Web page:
Tolstoy craved a simple, spiritual life, and she was now the main stumbling block to this. He found her presence in the house oppressive. He wrote her a letter in which he finished by saying, “You attribute what has happened to everything except the one thing, that you are the unwitting, unintentional cause of my sufferings. A struggle to the death is going on between us.” Out of his increasing bitterness at her materialistic ways, he wrote the novella The Kreutzer Sonata, clearly based on their marriage and painting her in the worst light. For Sonya, the effect of all this was that she felt like she was losing her mind. Finally, in 1894, she snapped. Imitating one of the characters in a Tolstoy story, she decided to commit suicide by walking out into the snow and freezing herself to death. A family member caught up with her and dragged her back to the house. She repeated the attempt twice more, with no better effect.
Now the pattern became sharper and more violent. Tolstoy would push her buttons; she would do something desperate; Tolstoy would feel remorse for his coldness and beg for her forgiveness. He would give in to her on some issues, for instance, allowing the family to retain the copyrights on his earlier books. Then some new behavior on her part would make him regret this. She constantly tried to pit the children against him. She had to read everything he wrote in his diaries, and if he hid them, she would somehow find them and read them on the sly. She watched his every move. He would berate her wildly for her meddling, sometimes falling ill in the process, which made her regret her actions. What was holding them together? Each one craved the acceptance and love of the other, but it seemed impossible to expect that anymore.
After years of suffering through this, in late October of 1910, Tolstoy finally had had enough: in the middle of the night he stole away from the house with a doctor friend accompanying him, determined to finally leave Sonya. He was trembling all the way, in terror of being surprised and overtaken by his wife, but finally he boarded a train and got away from her. When she got the news, Sonya attempted suicide yet again, throwing herself in the nearby pond, only to be rescued just in time. She wrote Tolstoy a letter, begging him to come back. Yes, she would change her ways. She would renounce all luxuries. She would become spiritual. She would love him unconditionally. She could not live without him.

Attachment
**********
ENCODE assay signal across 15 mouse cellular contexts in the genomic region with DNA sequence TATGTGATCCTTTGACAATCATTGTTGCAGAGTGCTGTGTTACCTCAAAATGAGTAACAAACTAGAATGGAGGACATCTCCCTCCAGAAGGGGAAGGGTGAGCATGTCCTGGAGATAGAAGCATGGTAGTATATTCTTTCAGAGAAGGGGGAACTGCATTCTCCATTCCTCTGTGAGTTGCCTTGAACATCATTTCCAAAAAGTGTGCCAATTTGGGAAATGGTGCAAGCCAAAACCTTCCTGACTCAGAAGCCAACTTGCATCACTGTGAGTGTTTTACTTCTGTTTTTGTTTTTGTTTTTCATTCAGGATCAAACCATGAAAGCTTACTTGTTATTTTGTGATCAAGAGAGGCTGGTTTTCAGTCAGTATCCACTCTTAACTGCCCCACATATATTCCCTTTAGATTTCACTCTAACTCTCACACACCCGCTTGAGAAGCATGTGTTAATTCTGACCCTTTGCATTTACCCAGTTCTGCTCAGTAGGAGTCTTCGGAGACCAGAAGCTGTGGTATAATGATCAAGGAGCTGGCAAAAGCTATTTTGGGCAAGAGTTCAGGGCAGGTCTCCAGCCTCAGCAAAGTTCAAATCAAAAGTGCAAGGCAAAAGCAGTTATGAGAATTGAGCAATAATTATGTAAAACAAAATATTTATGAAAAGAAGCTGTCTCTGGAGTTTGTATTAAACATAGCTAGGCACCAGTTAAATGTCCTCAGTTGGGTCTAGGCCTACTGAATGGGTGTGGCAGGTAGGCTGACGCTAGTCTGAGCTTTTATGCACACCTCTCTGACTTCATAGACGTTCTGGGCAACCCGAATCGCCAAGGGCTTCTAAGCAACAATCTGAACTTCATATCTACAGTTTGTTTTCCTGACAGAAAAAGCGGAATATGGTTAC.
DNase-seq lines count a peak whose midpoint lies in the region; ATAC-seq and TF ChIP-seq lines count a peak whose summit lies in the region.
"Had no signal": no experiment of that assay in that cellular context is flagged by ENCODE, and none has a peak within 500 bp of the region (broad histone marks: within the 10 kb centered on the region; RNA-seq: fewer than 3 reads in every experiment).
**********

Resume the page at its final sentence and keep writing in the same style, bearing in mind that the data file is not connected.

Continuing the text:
For Tolstoy, his taste of freedom was short-lived. The newspapers were now full of accounts of his running away from his wife. Everywhere the train stopped, reporters, devoted fans, and the curious mobbed him. He could not take anymore the packed and freezing conditions on the train. Soon he fell deathly ill and had to be carried to a stationmaster’s cottage near the railway tracks in some out-of-the way village. In bed, it was clear now he was dying. He heard that Sonya had arrived in town but could not bear the thought of seeing her now. The family kept her outside, where she continued to peer through the window at him as he lay dying. Finally, when he was unconscious, she was allowed in. She knelt beside him, kissed him continually on the forehead, and whispered into his ear, “Forgive me. Please forgive me.” He died shortly thereafter. A month later, a visitor to the Tolstoy house reported the following words from Sonya: “What happened to me? What came over me? How could I have done it? . . . You know I killed him.”